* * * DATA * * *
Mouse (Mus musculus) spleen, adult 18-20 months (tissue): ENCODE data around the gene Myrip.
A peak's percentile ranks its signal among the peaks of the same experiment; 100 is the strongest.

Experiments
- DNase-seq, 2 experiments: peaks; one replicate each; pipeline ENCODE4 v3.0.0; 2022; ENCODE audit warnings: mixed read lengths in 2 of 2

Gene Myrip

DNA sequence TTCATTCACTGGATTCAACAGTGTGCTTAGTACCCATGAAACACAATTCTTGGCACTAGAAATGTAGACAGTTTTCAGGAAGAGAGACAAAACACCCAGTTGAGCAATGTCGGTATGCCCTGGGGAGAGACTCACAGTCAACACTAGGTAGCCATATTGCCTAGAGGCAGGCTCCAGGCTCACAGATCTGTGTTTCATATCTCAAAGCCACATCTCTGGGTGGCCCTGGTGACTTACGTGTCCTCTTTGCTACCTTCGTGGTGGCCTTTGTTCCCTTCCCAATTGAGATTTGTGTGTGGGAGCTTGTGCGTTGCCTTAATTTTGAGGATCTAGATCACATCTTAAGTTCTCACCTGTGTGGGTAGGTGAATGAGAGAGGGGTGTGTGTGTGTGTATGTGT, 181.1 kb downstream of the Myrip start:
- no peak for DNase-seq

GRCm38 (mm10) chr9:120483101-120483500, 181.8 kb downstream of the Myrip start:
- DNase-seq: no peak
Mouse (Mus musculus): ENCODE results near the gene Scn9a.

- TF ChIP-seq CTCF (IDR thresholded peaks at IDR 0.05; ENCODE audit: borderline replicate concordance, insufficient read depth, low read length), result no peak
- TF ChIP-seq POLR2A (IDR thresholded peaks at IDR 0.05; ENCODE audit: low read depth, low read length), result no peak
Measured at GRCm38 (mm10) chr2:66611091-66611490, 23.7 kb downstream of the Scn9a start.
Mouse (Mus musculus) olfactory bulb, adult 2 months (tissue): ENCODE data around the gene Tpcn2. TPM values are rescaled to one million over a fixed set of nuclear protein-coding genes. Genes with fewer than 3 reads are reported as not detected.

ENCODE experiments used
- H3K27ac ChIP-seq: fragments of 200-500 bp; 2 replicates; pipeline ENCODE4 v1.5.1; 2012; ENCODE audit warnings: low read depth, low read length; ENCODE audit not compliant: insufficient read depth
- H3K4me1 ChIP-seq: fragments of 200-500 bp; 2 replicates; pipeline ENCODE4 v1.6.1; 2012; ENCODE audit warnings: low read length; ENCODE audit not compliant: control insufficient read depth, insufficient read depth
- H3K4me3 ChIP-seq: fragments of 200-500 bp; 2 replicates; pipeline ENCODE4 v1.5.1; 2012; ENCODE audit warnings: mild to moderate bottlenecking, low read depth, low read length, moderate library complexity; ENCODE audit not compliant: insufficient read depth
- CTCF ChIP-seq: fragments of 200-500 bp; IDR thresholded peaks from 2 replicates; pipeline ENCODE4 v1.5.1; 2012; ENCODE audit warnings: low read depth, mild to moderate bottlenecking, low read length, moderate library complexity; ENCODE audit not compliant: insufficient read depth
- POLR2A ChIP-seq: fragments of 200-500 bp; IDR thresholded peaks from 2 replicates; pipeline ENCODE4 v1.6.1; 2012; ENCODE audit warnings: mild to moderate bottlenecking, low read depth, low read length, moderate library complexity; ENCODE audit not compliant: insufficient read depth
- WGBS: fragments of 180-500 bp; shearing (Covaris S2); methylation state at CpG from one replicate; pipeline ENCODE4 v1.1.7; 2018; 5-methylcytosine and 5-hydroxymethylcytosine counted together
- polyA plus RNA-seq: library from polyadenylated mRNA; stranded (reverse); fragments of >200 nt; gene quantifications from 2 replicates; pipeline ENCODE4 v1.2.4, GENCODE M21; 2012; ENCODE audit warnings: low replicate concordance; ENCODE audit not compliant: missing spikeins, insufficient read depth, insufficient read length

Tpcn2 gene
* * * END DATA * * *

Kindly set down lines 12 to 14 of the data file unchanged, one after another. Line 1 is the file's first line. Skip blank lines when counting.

- TF ChIP-seq POLR2A (IDR thresholded peaks at IDR 0.05; ENCODE audit: low read depth, low read length), result no peak
Measured at GRCm38 (mm10) chr2:66611091-66611490, 23.7 kb downstream of the Scn9a start.
Mouse (Mus musculus) olfactory bulb, adult 2 months (tissue): ENCODE data around the gene Tpcn2. TPM values are rescaled to one million over a fixed set of nuclear protein-coding genes. Genes with fewer than 3 reads are reported as not detected.